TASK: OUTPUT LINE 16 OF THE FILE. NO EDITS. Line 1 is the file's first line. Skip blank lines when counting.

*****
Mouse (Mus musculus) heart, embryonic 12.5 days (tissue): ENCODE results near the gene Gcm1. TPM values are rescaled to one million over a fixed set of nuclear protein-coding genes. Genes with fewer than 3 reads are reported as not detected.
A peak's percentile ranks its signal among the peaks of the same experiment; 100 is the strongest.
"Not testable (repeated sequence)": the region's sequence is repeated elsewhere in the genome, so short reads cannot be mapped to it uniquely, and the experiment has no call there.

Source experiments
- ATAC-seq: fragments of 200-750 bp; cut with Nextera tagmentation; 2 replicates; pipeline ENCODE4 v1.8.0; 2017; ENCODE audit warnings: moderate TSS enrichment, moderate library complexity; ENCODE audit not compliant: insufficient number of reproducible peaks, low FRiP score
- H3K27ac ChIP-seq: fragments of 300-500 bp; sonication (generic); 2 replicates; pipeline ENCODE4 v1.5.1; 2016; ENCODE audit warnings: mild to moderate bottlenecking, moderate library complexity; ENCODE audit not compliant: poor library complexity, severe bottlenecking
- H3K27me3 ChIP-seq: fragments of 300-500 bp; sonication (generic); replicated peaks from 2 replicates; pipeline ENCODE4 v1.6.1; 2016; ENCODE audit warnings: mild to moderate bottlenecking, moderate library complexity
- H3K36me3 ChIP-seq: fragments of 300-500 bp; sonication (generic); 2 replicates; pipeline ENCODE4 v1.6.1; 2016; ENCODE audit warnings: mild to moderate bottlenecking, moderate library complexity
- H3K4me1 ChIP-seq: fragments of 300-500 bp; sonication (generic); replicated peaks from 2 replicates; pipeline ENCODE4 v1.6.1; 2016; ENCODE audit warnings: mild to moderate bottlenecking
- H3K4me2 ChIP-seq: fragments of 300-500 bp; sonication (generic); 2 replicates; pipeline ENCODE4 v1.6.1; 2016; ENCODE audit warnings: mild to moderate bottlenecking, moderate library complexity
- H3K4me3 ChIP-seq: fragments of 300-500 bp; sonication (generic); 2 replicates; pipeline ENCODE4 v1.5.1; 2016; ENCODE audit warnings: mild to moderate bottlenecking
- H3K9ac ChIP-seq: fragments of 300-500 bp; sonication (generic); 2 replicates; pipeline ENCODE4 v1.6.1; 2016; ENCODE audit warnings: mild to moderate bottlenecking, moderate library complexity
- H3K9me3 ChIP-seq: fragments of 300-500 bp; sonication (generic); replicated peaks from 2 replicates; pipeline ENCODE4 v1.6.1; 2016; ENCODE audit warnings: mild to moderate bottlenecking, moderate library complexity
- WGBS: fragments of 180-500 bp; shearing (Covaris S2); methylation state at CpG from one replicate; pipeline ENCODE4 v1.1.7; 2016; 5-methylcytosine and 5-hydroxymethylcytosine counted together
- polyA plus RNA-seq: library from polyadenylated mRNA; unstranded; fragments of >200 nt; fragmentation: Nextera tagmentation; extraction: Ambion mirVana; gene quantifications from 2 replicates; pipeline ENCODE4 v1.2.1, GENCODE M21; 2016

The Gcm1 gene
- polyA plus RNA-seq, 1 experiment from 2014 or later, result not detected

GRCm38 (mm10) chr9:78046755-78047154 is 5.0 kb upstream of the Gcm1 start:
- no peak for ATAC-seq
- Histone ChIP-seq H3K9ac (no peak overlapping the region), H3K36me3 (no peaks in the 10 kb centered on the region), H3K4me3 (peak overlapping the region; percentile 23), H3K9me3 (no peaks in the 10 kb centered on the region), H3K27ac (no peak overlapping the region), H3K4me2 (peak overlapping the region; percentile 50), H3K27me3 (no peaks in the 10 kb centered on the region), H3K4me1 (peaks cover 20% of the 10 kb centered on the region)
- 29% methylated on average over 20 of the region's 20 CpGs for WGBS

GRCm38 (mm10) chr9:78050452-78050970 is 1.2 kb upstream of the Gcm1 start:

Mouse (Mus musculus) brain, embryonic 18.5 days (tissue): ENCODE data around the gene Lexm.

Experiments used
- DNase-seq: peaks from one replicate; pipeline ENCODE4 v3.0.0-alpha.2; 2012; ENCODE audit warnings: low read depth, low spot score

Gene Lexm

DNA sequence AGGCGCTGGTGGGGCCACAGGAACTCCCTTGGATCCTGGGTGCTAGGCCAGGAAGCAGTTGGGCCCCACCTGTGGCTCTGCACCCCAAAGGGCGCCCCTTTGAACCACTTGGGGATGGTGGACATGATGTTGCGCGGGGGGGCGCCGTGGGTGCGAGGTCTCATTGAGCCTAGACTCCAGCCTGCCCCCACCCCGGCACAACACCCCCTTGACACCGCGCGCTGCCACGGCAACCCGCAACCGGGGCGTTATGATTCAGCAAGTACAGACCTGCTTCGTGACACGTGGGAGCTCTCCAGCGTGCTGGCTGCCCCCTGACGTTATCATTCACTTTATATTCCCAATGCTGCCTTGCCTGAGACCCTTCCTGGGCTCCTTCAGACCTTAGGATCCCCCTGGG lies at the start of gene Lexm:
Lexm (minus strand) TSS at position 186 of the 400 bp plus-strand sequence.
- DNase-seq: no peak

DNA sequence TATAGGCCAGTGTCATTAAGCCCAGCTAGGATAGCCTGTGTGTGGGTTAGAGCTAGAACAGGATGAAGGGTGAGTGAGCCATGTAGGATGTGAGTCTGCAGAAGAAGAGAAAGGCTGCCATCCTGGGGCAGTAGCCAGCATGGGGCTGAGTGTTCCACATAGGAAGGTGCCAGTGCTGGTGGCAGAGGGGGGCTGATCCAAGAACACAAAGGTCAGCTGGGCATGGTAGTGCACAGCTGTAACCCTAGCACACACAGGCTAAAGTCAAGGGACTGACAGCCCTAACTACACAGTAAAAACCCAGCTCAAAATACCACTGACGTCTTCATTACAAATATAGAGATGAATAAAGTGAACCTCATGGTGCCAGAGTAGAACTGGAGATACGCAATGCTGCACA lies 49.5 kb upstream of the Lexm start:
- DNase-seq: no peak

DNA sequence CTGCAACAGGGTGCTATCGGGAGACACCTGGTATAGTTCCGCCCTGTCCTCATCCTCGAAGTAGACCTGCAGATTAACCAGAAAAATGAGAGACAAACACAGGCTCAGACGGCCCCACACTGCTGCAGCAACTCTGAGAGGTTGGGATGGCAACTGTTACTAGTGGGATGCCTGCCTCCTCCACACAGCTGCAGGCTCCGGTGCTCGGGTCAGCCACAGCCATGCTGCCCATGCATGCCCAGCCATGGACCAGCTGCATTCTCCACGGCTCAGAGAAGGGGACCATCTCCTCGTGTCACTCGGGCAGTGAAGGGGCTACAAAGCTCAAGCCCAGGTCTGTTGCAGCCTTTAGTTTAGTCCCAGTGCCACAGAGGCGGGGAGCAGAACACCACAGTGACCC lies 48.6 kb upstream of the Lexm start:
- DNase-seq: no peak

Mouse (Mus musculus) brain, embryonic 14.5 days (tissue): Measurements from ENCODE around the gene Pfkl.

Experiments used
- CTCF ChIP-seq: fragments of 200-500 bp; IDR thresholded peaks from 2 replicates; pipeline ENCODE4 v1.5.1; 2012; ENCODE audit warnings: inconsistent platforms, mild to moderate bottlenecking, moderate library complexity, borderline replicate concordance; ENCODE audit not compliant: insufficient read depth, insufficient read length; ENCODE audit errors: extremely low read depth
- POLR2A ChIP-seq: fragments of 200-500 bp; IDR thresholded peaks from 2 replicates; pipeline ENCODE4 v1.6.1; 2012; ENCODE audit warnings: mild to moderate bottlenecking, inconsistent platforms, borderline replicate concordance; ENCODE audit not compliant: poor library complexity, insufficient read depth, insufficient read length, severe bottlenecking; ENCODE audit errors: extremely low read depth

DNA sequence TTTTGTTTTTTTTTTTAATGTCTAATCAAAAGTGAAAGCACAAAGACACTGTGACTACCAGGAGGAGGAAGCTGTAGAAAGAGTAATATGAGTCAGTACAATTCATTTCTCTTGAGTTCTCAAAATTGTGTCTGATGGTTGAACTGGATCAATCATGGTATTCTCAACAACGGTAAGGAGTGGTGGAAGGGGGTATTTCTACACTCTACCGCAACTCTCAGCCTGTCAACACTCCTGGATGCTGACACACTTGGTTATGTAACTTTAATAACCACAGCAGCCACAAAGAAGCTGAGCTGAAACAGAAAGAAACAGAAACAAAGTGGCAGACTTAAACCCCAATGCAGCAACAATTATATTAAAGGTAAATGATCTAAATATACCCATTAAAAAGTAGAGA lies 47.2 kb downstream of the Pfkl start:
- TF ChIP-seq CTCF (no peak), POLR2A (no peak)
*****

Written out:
The Gcm1 gene